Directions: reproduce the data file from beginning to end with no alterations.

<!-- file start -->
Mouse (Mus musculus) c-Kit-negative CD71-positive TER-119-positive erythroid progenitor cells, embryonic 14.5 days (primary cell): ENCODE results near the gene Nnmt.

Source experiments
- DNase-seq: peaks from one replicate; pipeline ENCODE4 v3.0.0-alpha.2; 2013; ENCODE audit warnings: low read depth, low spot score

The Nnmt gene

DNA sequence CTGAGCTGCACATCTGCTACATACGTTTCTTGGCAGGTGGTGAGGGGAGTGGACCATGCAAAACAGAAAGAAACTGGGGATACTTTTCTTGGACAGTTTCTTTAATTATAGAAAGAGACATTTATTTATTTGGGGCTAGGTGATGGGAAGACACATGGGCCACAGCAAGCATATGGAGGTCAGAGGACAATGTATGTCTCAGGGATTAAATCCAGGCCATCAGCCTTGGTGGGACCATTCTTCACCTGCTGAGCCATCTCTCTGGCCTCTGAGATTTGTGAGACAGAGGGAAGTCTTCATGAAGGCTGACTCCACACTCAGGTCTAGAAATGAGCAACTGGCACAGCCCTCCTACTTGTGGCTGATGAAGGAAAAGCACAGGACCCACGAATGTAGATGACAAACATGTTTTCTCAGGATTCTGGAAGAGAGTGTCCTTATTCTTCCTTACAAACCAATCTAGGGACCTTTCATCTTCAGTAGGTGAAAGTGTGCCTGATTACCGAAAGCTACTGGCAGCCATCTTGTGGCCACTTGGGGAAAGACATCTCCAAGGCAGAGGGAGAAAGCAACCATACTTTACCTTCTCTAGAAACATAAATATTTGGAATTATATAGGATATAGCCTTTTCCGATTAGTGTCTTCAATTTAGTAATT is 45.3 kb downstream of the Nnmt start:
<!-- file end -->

Mouse (Mus musculus) c-Kit-negative CD71-positive TER-119-positive erythroid progenitor cells, embryonic 14.5 days (primary cell): ENCODE results near the gene Nnmt.

Source experiments
- DNase-seq: peaks from one replicate; pipeline ENCODE4 v3.0.0-alpha.2; 2013; ENCODE audit warnings: low read depth, low spot score

The Nnmt gene

DNA sequence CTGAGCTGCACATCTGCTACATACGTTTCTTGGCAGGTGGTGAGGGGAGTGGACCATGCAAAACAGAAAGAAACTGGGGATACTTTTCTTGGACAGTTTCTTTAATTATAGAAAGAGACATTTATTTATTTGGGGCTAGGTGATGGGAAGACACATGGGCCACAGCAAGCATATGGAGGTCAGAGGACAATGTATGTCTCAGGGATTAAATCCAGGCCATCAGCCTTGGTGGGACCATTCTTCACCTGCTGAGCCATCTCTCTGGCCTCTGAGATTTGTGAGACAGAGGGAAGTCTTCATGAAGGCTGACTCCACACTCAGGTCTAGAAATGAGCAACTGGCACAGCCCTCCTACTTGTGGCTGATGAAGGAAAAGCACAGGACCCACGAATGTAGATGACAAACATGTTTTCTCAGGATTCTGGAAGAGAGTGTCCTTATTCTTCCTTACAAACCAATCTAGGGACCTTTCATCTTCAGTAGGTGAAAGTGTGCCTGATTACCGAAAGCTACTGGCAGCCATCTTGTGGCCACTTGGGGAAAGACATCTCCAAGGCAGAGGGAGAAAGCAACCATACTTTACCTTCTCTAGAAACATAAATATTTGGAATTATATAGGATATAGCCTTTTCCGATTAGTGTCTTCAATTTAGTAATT is 45.3 kb downstream of the Nnmt start: